Second Mortgage

April 23, 2019

Second mortgages used to be viewed as something that ought to be avoided at almost any cost, these days not only are second mortgages common, but many people have third and forth mortgages.  But why the bum rush on mortgaging property?  Its all about the illusion of managing debt.

After running up $30,000 on credit card debt and paying $600 per month towards minimum payments and watching the debt increase year over year many people resort to consolidation through mortgages.  They figure that since the $600 is doing nothing to reduce the debt they may as well put it into a mortgage that will help pay down the principal.

How logical is that solution?  On the face of it there is the perception of relief until one does the math.  Mortgages are certainly easier to sell than more viable solutions such as bankruptcies or proposals.  So, let’s weigh in on the math as well as some of the other consequences:

Your mortgage broker can only find you a high-risk lender, who is willing to lend you $30,000 to pay off your 24.99% interest credit cards.  The mortgage will bear interest at 12%, higher than you wanted but certainly less than the 24.99% you have been paying.

Cashflow is one of biggest concerns and putting out $600 a month on a debt that is going nowhere feels like a jail sentence.  After talking it over with your spouse, you agree to the mortgage.  But you also must pay the mortgage broker a finder’s fee and then there are legal costs to register the mortgage.  Of course, you don’t have the money to pay those costs, so you borrow $35,000 to cover everything.

To keep your cashflow under control and give you breathing space, you sign on for interest only payments, under the understanding that you can increase payments at any time to pay down the principal.  What a relief to only have payments of $350 per month.  Now you can afford to take your spouse out for dinner.

Life seems to be a little better and you plan to get around to paying a little extra on the mortgage but when your daughter heads off to university and needs a new laptop and printer all bets are off.  In fact, you put the computer, printer and notepad on your Best Buy credit card, after all the payments are only $35 per month and you can afford to cash flow that.

Before the year is out you have bought new clothes, some furniture, car repairs and even gasoline and groceries on your credit cards.  In your mind you keep thinking “$5,000 on credit cards is only $100 per month, so I am still further ahead than I was”.  Don’t feel bad if this scenario applies to you, tens of thousands of Canadians are doing the same thing.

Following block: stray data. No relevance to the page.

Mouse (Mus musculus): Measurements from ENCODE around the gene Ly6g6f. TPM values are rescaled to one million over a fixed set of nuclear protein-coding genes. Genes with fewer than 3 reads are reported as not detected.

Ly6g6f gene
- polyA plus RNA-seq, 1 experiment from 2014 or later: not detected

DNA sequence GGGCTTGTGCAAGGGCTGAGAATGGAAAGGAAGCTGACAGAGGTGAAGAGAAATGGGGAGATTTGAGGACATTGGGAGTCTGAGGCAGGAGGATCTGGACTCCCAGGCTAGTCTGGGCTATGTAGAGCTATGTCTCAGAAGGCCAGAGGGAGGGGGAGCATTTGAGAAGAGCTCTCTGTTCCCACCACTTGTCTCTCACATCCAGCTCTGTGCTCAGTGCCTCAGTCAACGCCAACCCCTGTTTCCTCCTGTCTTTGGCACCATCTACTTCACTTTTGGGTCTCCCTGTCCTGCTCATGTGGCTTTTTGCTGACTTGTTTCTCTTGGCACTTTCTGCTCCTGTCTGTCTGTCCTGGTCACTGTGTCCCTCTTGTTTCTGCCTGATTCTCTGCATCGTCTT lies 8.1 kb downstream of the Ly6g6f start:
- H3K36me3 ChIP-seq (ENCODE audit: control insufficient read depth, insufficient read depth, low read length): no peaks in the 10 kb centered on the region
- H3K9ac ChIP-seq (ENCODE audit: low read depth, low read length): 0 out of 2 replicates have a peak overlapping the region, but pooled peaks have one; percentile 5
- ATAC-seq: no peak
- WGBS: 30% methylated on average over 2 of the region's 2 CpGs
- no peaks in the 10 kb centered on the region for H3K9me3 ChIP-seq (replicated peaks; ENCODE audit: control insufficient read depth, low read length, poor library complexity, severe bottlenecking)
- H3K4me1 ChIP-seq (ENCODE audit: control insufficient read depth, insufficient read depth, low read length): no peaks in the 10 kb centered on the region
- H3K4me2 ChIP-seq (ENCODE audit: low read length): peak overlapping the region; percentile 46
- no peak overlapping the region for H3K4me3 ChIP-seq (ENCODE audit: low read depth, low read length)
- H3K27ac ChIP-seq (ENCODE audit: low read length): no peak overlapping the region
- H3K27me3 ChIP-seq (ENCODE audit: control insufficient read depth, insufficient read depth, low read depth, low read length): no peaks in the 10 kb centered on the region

By this point, you are hoping the real estate boom keeps going so that your house increases in value and you can refinance the second mortgage into the first at a lower rate.  The story continues to unfold until the credit cards have been consolidated into lines of credit and run up again.  A friend reminds you that there are debt relief options under the Bankruptcy and Insolvency Act.

As you enter the Licensed Insolvency Trustee’s office you feel a jolt of fear and trepidation surging through your mind and body.  The trustee offers you options to deal with the whole debt situation or just the unsecured debt.  You ask about the second mortgage, including it but keeping the first, the trustee points out that can only happen if you are prepared to walk away from the house.

That was not something you anticipated, and you are not willing to entertain selling the family home.  But since your credit card and line of credit debt is back up to $30,000 you decide to make a proposal to your creditors, paying $150 per month for sixty (60) months.  Your creditors accept and start making your monthly payments knowing that the end is truly in sight.

Your second mortgage comes up for renegotiation on the third anniversary and the lender advises they aren’t interested in renewing.  Now you need to scramble to find another lender who is, luckily your mortgage broker finds someone else who will offer you the $35,000 to pay out the existing second, but at a higher rate of interest, 14%.  Once again you need to add $5,000 in costs to the financing arrangement bringing the total amount borrowed up to $40,000.

You monthly payments for the new second mortgage increase to $470 per month, adding that to the $150 for the proposal you are now putting out $620 on what was originally $30,000 of credit card debt but is now $49,000 and you have already paid over $13,000 in interest without reducing anything.

If you default on the second mortgage, at some point, the lender will move for a power of sale, which will usually erode any notion of equity you might have in the property.   Typical powers of sale cost anywhere between $10,000 to $20,000 and often include a lot of unforeseeable costs.  The moral of the story – mortgages are no panacea and often end up costing far more than anticipated.